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Reasons, Preparation and Procedure To Conduct a Vision Test

Submitted on March 27, 2012

Vision Testing

Vision tests are normally conducted on children to check that their vision is developing properly. Eye vision tests are also conducted to check for treatable conditions that affect young children such as otitis media or a squint. Tests are also done to assess whether the child will suffer any vision problems in the future. In case a parent suspects that his or her child suffers from some sort of vision problem, the child should be taken to a doctor, who can suggest an eye specialist.

Alternately, an optician could also help spot any underlying problems such as juvenile diabetes or growths occurring behind the eye that could be causing problems in the child's vision. Other causes for vision problems include genetic conditions such as astigmatism, which is due to a deformity of the eye; a similar genetic condition is choroidoretinal degeneration wherein parts of the eye gradually stop functioning. Vision can be affected if the optic nerve is damaged; some children suffer from congenital cataract, which could occur if the child has contracted an infection at birth such as rubella or is a Down's syndrome baby.

Reason Why It is Conducted

A routine vision test can detect underlying problems with the child's eyes leading to vision problems. Eye vision tests are also conducted to check the normal field of vision and to assess whether the child is short-sighted or long-sighted. Some tests may also include a check for color blindness. Symptoms that call for vision testing are poking or rubbing the eye and not making eye contact, and complaints of not being able to read a book or school notice board.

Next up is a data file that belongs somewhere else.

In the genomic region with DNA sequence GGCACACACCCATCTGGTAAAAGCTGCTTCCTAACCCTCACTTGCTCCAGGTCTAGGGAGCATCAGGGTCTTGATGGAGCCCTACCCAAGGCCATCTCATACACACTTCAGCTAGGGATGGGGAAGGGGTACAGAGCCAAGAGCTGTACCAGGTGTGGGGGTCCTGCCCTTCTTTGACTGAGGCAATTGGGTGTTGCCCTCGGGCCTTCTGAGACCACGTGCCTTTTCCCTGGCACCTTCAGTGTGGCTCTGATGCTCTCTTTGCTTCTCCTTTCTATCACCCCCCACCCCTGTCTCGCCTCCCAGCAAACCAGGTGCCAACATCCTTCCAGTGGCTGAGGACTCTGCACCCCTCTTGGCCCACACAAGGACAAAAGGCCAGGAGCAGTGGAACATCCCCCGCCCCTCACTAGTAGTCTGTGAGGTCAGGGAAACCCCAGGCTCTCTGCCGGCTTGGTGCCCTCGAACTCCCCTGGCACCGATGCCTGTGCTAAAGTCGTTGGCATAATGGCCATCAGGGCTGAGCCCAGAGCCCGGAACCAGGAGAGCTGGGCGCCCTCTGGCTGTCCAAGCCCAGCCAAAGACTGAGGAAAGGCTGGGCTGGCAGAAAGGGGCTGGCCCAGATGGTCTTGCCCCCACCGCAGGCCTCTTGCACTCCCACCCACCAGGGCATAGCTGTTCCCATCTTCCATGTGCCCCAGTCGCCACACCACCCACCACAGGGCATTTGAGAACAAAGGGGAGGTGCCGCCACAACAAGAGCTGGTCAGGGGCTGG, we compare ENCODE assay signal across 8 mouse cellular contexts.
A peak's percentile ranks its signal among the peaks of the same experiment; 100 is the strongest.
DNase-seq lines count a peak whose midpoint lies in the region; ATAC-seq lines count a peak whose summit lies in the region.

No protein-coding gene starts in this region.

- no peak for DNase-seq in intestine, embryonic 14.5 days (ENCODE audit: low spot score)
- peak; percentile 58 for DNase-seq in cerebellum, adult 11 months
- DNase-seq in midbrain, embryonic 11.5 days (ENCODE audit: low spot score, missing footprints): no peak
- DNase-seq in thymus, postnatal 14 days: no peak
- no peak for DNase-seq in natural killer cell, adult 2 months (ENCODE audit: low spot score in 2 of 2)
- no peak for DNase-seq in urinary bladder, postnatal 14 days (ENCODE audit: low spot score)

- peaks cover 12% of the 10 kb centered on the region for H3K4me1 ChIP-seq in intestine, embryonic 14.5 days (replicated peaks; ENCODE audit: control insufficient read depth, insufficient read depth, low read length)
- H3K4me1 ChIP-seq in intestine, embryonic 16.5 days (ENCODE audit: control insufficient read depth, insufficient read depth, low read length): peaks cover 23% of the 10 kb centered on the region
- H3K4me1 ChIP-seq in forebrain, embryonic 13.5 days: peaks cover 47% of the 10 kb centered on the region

When Should You Conduct it?

A baby should be able to see right from birth and after six weeks from birth, the child should be able to follow an interesting or colorful object with their eyes. In case the child is unable to notice colors or his or her eyes squint or 'roll away' from each other occasionally, then an eye exam will help detect the problem. Also, be alert for signs such as straining to read something or excessive rubbing of the eyes.

Preparation

If this is the first vision test for the child, he or she could be anxious about what the test is about. Explain how the test will be performed and how it will feel. You could even demonstrate how the test is conducted by using a doll.

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